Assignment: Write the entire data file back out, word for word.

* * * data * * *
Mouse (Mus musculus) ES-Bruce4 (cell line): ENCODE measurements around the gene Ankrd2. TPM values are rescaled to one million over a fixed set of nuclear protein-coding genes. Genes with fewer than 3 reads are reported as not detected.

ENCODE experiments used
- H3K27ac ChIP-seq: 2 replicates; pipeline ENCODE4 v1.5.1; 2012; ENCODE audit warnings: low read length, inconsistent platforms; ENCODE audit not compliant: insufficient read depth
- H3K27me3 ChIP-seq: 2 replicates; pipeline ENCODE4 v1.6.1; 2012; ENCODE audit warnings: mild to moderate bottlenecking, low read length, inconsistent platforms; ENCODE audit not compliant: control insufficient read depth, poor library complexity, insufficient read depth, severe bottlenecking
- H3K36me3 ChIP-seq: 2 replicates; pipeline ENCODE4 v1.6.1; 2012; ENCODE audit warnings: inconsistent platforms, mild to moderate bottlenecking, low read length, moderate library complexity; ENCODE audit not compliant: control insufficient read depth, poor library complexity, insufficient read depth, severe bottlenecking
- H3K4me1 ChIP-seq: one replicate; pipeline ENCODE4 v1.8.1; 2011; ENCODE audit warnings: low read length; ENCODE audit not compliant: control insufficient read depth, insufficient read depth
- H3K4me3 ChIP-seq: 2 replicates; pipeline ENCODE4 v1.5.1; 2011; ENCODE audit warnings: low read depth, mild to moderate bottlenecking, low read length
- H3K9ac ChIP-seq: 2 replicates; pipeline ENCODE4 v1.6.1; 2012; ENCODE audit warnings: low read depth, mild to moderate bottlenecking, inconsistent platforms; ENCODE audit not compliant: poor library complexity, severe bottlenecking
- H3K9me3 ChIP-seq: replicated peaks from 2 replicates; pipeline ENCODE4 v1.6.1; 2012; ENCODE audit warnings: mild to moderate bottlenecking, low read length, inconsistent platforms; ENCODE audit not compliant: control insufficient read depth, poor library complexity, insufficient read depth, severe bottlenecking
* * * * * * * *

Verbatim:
Mouse (Mus musculus) ES-Bruce4 (cell line): ENCODE measurements around the gene Ankrd2. TPM values are rescaled to one million over a fixed set of nuclear protein-coding genes. Genes with fewer than 3 reads are reported as not detected.

ENCODE experiments used
- H3K27ac ChIP-seq: 2 replicates; pipeline ENCODE4 v1.5.1; 2012; ENCODE audit warnings: low read length, inconsistent platforms; ENCODE audit not compliant: insufficient read depth
- H3K27me3 ChIP-seq: 2 replicates; pipeline ENCODE4 v1.6.1; 2012; ENCODE audit warnings: mild to moderate bottlenecking, low read length, inconsistent platforms; ENCODE audit not compliant: control insufficient read depth, poor library complexity, insufficient read depth, severe bottlenecking
- H3K36me3 ChIP-seq: 2 replicates; pipeline ENCODE4 v1.6.1; 2012; ENCODE audit warnings: inconsistent platforms, mild to moderate bottlenecking, low read length, moderate library complexity; ENCODE audit not compliant: control insufficient read depth, poor library complexity, insufficient read depth, severe bottlenecking
- H3K4me1 ChIP-seq: one replicate; pipeline ENCODE4 v1.8.1; 2011; ENCODE audit warnings: low read length; ENCODE audit not compliant: control insufficient read depth, insufficient read depth
- H3K4me3 ChIP-seq: 2 replicates; pipeline ENCODE4 v1.5.1; 2011; ENCODE audit warnings: low read depth, mild to moderate bottlenecking, low read length
- H3K9ac ChIP-seq: 2 replicates; pipeline ENCODE4 v1.6.1; 2012; ENCODE audit warnings: low read depth, mild to moderate bottlenecking, inconsistent platforms; ENCODE audit not compliant: poor library complexity, severe bottlenecking
- H3K9me3 ChIP-seq: replicated peaks from 2 replicates; pipeline ENCODE4 v1.6.1; 2012; ENCODE audit warnings: mild to moderate bottlenecking, low read length, inconsistent platforms; ENCODE audit not compliant: control insufficient read depth, poor library complexity, insufficient read depth, severe bottlenecking